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Help us reach our $401,000 goal by 12/31 so we can start 2015 strong defending them.

The national parks are yours.

Make your year-end, tax-deductible contribution to protect them today!

YOU can help protect your national parks!

Help us reach our $401,000 goal by 12/31 so we can start 2015 strong defending them.

The national parks are yours.

Make your year-end, tax-deductible contribution to protect them today!

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Photo: National Park Service

Chickamauga And Chattanooga National Military Park

In September and November of 1863, more than 100,000 Union and Confederate soldiers met on the battlefields of Chickamauga and Chattanooga. The prize: Control of critical rail lines and Chattanooga, the “Gateway to the Deep South.”

The front stretched across 150 miles of dense forests, steep mountain slopes, broad fields, and rushing streams. The fighting was difficult and fierce. In September, the Confederate army scored a major victory at Chickamauga, but it would prove to be the South’s last stand. In November, the Union army took control of Chattanooga, and General Sherman began preparations to march his troops to Atlanta.

Chickamauga and Chattanooga National Military Park was established by Congress in 1890 to commemorate the battle and preserve the area for study by military historians. The site includes more than 1,400 historical markers and monuments, many of which were placed by veterans of the campaigns.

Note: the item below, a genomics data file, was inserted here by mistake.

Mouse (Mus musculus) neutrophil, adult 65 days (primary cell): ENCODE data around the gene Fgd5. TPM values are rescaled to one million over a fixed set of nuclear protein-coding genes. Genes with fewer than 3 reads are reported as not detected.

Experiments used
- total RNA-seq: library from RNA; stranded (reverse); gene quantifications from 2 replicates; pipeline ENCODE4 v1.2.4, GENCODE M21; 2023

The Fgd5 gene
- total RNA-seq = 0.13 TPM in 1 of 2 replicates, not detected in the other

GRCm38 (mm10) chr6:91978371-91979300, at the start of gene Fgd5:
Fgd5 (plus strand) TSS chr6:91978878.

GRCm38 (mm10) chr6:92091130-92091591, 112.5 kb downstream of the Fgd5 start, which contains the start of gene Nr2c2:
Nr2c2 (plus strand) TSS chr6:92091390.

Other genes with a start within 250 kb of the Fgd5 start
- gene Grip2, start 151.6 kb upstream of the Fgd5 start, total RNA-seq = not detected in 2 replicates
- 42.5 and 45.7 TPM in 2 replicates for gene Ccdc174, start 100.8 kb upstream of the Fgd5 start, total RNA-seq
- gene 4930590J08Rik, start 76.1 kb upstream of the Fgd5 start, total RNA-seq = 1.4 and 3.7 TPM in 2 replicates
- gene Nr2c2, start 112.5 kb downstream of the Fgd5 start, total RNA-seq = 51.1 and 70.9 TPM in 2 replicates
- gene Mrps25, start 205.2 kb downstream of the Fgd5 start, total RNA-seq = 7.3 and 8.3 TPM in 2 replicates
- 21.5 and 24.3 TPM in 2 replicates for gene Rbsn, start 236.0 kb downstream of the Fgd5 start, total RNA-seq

There are several ways to experience this scenic and moving site. A 7-mile auto tour guides you to key spots with a colorful, narrated history. You can explore the visitor center, which includes an impressive collection of military arms and James Walker’s massive painting, “The Battle of Lookout Mountain.” For a bird’s eye view of the battlefield, head to Point Park on Lookout Mountain.

If You Go: 

On certain summer weekends, you can witness Civil War living history programs and demonstrations of the lives of soldiers on the battlefield.

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Threats

According to an assessment by the Center for State of the Parks, the civil war parks of Tennessee face several common challenges. Primary among them are funding shortfalls that limit the Park Service's ability to preserve historic sites and tell the stories of our American heritage.

Also of critical concern at all four parks covered in the report is adjacent development that mars historical and scenic views that are essential to bring the story to life and providing visitors with a memorable experience. Read more about the threats faced by these parks in NPCA's report Tennessee's Civil War National Parks.

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